I always ask the taking attorney before we start if they're going to have exhibits, do they need/want me to mark them, and if so do they have an approximation of the number of exhibits they are going to have.   If they say about 10, and they want me to mark them, I make up 12 exhibits stickers before we start with the number, witness' name, and date.  My initials are already on my stickers.  If I waste a few stickers, it's no big deal, as they cost less than 1 or 2 cents each.   I will ask the attorney if they want to put the stickers on or if they want me to.   If the attorneys are marking them, I just make a note in my transcript of (Exhibit ** marked).  If I don't know what exhibit number it is until they say it, then I simply write (Exhibit marked.) and fill in the number later.   I check exhibits during the break to make sure they're still all there.  


If the exhibits are premarked by the attorneys, I do not put a parenthetical in unless the agency I'm working for requires it, and then I put in (Exhibit ** previously marked.)   If I don't have a description for the exhibits because the attorneys retain them, I either use the best description I can gather from the transcript or I just put Exhibit 1 in the Index with the page number and no description.   They have the exhibits - I don't!



I do mostly international depos these days, and carry a scanner with me to deps most of the time.  I never go to the bathroom anymore!  I scan exhibits.  Sending original exhibits internationally is scary, and I feel a responsibility to make sure they have a good color-scanned document, photo or piece of scrap paper (whatever they come up with for exhibits).  I also take a digital camera for un-scannable things and take photos of them ... customer service!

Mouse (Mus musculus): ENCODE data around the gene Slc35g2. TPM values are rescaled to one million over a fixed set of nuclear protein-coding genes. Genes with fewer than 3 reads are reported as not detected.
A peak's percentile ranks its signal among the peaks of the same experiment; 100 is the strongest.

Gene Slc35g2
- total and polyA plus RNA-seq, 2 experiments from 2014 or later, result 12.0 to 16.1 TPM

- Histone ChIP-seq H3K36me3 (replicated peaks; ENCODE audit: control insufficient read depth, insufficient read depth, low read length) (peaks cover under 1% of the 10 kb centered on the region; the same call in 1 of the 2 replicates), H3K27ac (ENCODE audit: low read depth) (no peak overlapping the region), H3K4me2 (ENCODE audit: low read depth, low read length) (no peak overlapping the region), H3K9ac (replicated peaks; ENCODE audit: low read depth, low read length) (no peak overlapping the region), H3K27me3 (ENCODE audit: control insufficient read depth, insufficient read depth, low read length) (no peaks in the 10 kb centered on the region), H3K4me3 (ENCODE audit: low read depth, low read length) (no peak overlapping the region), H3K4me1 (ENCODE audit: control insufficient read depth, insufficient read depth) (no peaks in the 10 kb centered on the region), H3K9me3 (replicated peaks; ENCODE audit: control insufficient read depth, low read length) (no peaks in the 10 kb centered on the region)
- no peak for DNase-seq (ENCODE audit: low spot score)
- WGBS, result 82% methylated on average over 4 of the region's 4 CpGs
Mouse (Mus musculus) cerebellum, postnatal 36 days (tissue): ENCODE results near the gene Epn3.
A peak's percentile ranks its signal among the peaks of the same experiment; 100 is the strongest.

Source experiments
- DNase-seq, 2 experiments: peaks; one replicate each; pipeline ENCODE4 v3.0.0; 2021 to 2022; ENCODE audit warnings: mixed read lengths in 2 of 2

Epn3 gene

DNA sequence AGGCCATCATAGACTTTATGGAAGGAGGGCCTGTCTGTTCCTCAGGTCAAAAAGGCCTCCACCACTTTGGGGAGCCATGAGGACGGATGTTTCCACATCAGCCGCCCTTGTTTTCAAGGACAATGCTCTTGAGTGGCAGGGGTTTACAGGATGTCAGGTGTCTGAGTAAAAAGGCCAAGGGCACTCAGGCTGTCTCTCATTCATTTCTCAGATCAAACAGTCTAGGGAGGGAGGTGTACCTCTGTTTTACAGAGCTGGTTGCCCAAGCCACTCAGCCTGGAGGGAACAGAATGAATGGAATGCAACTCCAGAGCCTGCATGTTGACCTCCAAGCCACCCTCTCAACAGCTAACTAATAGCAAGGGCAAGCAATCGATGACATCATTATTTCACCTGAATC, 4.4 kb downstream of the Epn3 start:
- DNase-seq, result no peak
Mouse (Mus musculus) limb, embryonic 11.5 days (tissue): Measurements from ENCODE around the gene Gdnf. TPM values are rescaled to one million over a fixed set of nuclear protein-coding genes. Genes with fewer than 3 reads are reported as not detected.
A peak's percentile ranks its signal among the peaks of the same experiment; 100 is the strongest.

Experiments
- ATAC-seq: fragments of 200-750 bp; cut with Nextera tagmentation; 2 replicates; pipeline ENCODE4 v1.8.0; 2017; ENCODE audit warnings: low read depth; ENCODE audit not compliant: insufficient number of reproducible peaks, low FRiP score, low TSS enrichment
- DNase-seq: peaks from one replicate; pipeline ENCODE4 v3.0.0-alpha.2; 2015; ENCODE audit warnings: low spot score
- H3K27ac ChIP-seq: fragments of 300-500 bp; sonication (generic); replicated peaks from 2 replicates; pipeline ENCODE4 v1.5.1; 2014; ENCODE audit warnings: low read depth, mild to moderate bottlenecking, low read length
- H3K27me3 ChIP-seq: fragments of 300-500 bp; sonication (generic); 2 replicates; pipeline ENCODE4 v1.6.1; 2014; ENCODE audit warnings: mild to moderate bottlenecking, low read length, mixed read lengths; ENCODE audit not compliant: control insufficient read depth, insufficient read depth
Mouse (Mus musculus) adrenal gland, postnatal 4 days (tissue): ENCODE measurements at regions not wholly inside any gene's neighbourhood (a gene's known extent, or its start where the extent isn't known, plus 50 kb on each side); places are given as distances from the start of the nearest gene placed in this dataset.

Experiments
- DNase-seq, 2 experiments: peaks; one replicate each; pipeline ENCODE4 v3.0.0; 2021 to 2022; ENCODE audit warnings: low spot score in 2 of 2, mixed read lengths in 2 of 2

I personally like to be the exhibit number-er and keep the originals.  Although it is more work, we all know that having exhibits in your hand helps immensely with putting together a stellar transcript.

I always always always put something in the record about exhibits, i.e.:  DEPOSITION EXHIBIT 1 MARKED FOR IDENTIFICATION; PREVIOUSLY MARKED SMITH DEPOSITION EXHIBIT 2 FIRST REFERRAL; on and on ... and in the Table of Contents always always always put where the originals were when you last saw them:  ORIGINAL EXHIBITS RETAINED BY COUNSEL MR. SMITH; ORIGINAL EXHIBITS ATTACHED TO ORIGINAL TRANSCRIPT ... et cetera.


By the way - I never mark on the exhibits (including making page numbers) unless specifically requested and agreed by counsel ON THE RECORD. It could be construed as tampering ...

Monday, June 23, 2014

Todd Olivas

Todd Olivas is a court reporter and entrepreneur.
He founded TO&A in 2003.